This is why it is only the threat of a looming recession that has Trump starting to worry he just might lose the support of his base. Trump can use the exact same anti-Semitic trope of suggesting that Jews aren’t “loyal” that Rep. Ilhan Omar was slammed for when she criticized AIPAC, and his base won’t care one wit. What they care about is their own pocketbook, and hardly anything else.
Former White House communications director Anthony Scaramucci, who has always supported Trump’s policy positions (even though they are all still based on bigoted ideas) is someone who reached the breaking point with Trump’s racist attacks on “the Squad” when he said they should “go back where they came from.” He believes there are other Republicans who are merely in the closet on their moral objections to Trump’s behavior.
He claims he can take five points off of Trump’s support using his new SuperPAC and gathering Republicans who supposedly have the strength of moral conviction to try and primary Trump in 2020. The goal is to continue Trump’s policies without all the embarrassing, silly, and racist parts.
We’ll have to see how he does with that effort, but I’m not optimistic. The problem is the core of the “Great Replacement” idea is that it’s not just racial, it’s also economic. It’s about jobs and opportunities being supposedly taken or blocked from white people who because of immigration now have to compete on the level that the market actually demands. To keep their jobs and avoid being “replaced,” they’d have to accept a cut to their pay or their benefits, which migrants are willing to tolerate. According to the paranoid theory, white people would likely have to move to another state, or possibly even out of the country because that’s where their jobs just might be going.
Trump has been selling his base the idea that he’s going to bring those overseas jobs back, and he’s going to get rid of all those pesky immigrants (even a lot of the legal ones!) and that’s what is going to “Make America Great Again.” The economic and the racial have always been linked in his vision; it’s not really possible to separate them.
In order to bring about his economic vision, Trump has to totally amp up the cruelty toward immigrants. He has to attack even our allied nations and portray China and the E.U. as taking “unfair advantage” of us on trade, because you see “those other people” are always the problem. “They” are the issue. We just need to put all those other people in their proper shithole place, and America will be better off—the “real” America, that is: not Baltimore and all its rats and rodents, of course.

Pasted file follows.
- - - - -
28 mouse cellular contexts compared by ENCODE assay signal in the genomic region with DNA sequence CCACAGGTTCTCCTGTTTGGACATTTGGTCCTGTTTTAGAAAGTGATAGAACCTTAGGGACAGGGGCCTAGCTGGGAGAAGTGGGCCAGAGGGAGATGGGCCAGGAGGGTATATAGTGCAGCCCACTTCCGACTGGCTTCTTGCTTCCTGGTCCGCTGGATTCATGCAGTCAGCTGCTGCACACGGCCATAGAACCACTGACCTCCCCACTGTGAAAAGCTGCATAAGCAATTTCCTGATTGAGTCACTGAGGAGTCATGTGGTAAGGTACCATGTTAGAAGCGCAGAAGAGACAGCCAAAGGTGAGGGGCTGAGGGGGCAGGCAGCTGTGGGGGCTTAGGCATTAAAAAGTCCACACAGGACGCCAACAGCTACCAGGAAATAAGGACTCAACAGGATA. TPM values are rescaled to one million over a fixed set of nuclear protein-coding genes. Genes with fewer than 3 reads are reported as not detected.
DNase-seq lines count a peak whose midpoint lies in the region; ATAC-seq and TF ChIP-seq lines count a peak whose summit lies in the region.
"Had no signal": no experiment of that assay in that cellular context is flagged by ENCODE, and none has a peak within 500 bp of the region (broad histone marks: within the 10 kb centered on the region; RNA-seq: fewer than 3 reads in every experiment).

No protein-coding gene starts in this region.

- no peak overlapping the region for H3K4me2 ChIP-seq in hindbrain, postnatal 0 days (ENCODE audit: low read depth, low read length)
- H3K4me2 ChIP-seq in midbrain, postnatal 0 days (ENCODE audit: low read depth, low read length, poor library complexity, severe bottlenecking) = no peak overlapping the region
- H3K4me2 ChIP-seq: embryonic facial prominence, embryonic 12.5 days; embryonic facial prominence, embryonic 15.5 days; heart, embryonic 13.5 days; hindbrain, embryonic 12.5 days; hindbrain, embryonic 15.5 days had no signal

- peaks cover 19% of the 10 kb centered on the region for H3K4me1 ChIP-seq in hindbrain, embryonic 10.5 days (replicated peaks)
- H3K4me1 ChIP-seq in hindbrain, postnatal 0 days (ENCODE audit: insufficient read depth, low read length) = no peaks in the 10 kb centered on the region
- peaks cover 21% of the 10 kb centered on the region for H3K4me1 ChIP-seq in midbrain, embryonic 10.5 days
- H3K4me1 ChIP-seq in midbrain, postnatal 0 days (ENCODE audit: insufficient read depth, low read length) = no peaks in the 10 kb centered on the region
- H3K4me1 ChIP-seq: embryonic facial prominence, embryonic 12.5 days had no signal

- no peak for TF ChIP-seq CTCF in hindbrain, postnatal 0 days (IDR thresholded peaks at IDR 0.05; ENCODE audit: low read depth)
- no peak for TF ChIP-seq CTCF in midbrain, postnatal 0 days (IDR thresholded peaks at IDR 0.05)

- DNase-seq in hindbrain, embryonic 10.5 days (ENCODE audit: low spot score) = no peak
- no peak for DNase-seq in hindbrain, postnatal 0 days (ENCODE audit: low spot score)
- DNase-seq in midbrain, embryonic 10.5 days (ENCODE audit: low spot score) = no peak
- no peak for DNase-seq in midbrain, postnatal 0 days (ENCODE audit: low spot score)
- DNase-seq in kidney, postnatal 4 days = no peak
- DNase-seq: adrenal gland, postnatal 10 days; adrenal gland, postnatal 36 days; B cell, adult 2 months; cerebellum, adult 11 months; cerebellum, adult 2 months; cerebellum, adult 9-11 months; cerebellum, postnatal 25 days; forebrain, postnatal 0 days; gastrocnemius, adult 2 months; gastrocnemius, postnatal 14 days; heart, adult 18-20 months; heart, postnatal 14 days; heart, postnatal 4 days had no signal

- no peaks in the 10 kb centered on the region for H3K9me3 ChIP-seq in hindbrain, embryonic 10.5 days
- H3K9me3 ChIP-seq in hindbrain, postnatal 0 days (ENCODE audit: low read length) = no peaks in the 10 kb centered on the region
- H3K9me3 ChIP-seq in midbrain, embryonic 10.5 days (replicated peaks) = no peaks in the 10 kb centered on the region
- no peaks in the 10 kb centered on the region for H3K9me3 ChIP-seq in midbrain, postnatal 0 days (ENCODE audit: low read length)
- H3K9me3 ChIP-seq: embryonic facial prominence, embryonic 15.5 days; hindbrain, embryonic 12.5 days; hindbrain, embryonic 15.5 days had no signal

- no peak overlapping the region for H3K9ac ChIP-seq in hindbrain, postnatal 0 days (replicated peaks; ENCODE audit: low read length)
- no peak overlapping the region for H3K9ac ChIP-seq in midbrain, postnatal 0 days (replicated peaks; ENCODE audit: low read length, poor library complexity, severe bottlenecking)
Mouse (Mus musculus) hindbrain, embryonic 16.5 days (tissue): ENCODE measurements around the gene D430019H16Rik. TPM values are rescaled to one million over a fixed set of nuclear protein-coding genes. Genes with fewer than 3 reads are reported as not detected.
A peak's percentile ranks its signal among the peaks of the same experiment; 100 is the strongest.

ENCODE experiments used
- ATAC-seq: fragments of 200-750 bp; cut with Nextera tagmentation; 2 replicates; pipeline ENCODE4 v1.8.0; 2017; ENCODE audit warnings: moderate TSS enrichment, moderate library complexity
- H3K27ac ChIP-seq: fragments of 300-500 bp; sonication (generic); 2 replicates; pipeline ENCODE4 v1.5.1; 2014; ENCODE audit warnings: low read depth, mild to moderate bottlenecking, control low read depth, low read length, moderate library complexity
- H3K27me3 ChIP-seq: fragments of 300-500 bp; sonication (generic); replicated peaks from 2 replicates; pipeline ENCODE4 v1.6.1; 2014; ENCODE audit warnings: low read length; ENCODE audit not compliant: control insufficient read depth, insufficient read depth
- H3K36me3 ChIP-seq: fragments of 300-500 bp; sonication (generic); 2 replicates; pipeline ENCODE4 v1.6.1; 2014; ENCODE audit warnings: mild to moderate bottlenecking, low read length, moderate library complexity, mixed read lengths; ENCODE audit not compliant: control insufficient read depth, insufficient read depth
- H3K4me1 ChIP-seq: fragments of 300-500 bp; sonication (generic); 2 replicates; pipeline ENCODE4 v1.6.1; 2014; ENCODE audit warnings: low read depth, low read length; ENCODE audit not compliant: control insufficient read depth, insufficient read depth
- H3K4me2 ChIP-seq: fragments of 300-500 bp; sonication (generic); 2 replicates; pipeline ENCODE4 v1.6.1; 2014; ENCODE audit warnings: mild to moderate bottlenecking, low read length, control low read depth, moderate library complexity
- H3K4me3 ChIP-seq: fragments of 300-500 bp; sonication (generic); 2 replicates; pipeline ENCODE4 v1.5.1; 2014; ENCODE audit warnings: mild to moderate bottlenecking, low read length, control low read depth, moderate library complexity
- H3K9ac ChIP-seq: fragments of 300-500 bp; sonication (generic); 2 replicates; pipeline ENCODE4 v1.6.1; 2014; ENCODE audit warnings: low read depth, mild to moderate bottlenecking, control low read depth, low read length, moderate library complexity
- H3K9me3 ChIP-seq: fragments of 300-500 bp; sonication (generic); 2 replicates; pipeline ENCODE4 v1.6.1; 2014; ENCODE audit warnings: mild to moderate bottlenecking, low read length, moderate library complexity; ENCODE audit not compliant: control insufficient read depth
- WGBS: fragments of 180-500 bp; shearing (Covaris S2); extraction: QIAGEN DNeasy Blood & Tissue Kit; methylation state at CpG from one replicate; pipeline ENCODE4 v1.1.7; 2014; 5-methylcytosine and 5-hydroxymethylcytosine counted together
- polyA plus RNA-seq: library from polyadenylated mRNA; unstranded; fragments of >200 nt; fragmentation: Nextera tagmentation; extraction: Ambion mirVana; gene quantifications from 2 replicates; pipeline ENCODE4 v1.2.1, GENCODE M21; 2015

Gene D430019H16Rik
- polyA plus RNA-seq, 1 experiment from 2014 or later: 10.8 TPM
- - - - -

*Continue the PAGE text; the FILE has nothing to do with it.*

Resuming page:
This is why the white supremacists love him. This is why they feel emboldened by him. This is why they are acting out, and have become radicalized at increasing rates: because of him.
Meanwhile, the rest of the GOP stands idly by, in denial—and often, in delusion.
During the height of the civil rights struggle, the Rev. Dr. Martin Luther King Jr. famously stated that his largest challenge wasn’t with the KKK, but with white moderates who remained idle in response to injustice.
I must confess that over the past few years I have been gravely disappointed with the white moderate. I have almost reached the regrettable conclusion that the Negro's great stumbling block in his stride toward freedom is not the White Citizen's Counciler or the Ku Klux Klanner, but the white moderate, who is more devoted to 'order' than to justice; who prefers a negative peace which is the absence of tension to a positive peace which is the presence of justice [...]
It’s often said that all that’s required for evil to flourish, is for good men to do nothing.
Then, as now, the greatest challenge we have aren’t the white supremacists and racists who have rallied to Trump’s side: It’s the other loyal supporters of the GOP who have placed their own personal gain and comfort above the damage that Trump’s tragic trade, immigration, and domestic terrorism policies are doing to the lives of tens and hundreds of thousands. They just don’t care, because they don’t think they’re in the path of the wrecking ball.
I think they’re wrong about that.
They aren’t moved by pictures of children in cages. They aren’t moved by pictures of Americans dead and dying on the ground as a result of white supremacist terror. They aren’t moved by seeing throngs of Proud Boys marching in the streets of Portland, or by the “very fine people” in Charlottesville. They aren’t moved by Trump saying black and brown congresswomen should “go back where they came from,” and they aren’t moved by Trump saying that Jews that support Democrats are “disloyal.”
They’re more concerned about being called “racist” for supporting Trump. They’re more concerned with being blamed for something, or being responsible for anything. They’re more concerned with their own 401(k). They’re more concerned with their own pension.
Technically, there’s nothing wrong with that. Obviously, people can make their own choices about what they’re going to care about. But I do wonder: When there is clear and obvious evil taking place on their behalf, on their watch, and under their nose; when terrorists are being radicalized by the rhetoric of the current White House resident, when does their standing on the sidelines become an act of enabling that evil?